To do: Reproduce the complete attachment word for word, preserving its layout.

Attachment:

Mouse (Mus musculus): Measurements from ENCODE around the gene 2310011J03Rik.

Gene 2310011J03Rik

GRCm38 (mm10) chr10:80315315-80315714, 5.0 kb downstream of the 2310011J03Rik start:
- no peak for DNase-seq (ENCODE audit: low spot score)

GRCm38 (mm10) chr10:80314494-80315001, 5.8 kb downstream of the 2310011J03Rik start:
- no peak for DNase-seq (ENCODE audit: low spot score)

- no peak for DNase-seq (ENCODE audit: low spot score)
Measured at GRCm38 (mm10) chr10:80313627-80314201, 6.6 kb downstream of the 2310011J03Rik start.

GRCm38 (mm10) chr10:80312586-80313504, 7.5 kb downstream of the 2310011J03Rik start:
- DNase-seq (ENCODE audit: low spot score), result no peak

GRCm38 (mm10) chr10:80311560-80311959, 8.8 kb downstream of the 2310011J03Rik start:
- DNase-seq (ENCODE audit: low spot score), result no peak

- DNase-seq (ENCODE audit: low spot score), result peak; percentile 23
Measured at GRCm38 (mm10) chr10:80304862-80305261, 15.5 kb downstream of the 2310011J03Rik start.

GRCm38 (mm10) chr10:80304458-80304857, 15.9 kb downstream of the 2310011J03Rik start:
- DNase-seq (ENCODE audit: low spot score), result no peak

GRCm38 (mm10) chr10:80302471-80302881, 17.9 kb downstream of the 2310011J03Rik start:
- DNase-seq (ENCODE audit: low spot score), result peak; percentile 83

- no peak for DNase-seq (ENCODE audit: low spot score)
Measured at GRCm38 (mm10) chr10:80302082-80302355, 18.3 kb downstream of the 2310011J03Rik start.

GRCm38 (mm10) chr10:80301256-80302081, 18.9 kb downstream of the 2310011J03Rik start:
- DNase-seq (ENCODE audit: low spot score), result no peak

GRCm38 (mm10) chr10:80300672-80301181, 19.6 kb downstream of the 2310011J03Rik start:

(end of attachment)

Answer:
Mouse (Mus musculus): Measurements from ENCODE around the gene 2310011J03Rik.

Gene 2310011J03Rik

GRCm38 (mm10) chr10:80315315-80315714, 5.0 kb downstream of the 2310011J03Rik start:
- no peak for DNase-seq (ENCODE audit: low spot score)

GRCm38 (mm10) chr10:80314494-80315001, 5.8 kb downstream of the 2310011J03Rik start:
- no peak for DNase-seq (ENCODE audit: low spot score)

- no peak for DNase-seq (ENCODE audit: low spot score)
Measured at GRCm38 (mm10) chr10:80313627-80314201, 6.6 kb downstream of the 2310011J03Rik start.

GRCm38 (mm10) chr10:80312586-80313504, 7.5 kb downstream of the 2310011J03Rik start:
- DNase-seq (ENCODE audit: low spot score), result no peak

GRCm38 (mm10) chr10:80311560-80311959, 8.8 kb downstream of the 2310011J03Rik start:
- DNase-seq (ENCODE audit: low spot score), result no peak

- DNase-seq (ENCODE audit: low spot score), result peak; percentile 23
Measured at GRCm38 (mm10) chr10:80304862-80305261, 15.5 kb downstream of the 2310011J03Rik start.

GRCm38 (mm10) chr10:80304458-80304857, 15.9 kb downstream of the 2310011J03Rik start:
- DNase-seq (ENCODE audit: low spot score), result no peak

GRCm38 (mm10) chr10:80302471-80302881, 17.9 kb downstream of the 2310011J03Rik start:
- DNase-seq (ENCODE audit: low spot score), result peak; percentile 83

- no peak for DNase-seq (ENCODE audit: low spot score)
Measured at GRCm38 (mm10) chr10:80302082-80302355, 18.3 kb downstream of the 2310011J03Rik start.

GRCm38 (mm10) chr10:80301256-80302081, 18.9 kb downstream of the 2310011J03Rik start:
- DNase-seq (ENCODE audit: low spot score), result no peak

GRCm38 (mm10) chr10:80300672-80301181, 19.6 kb downstream of the 2310011J03Rik start: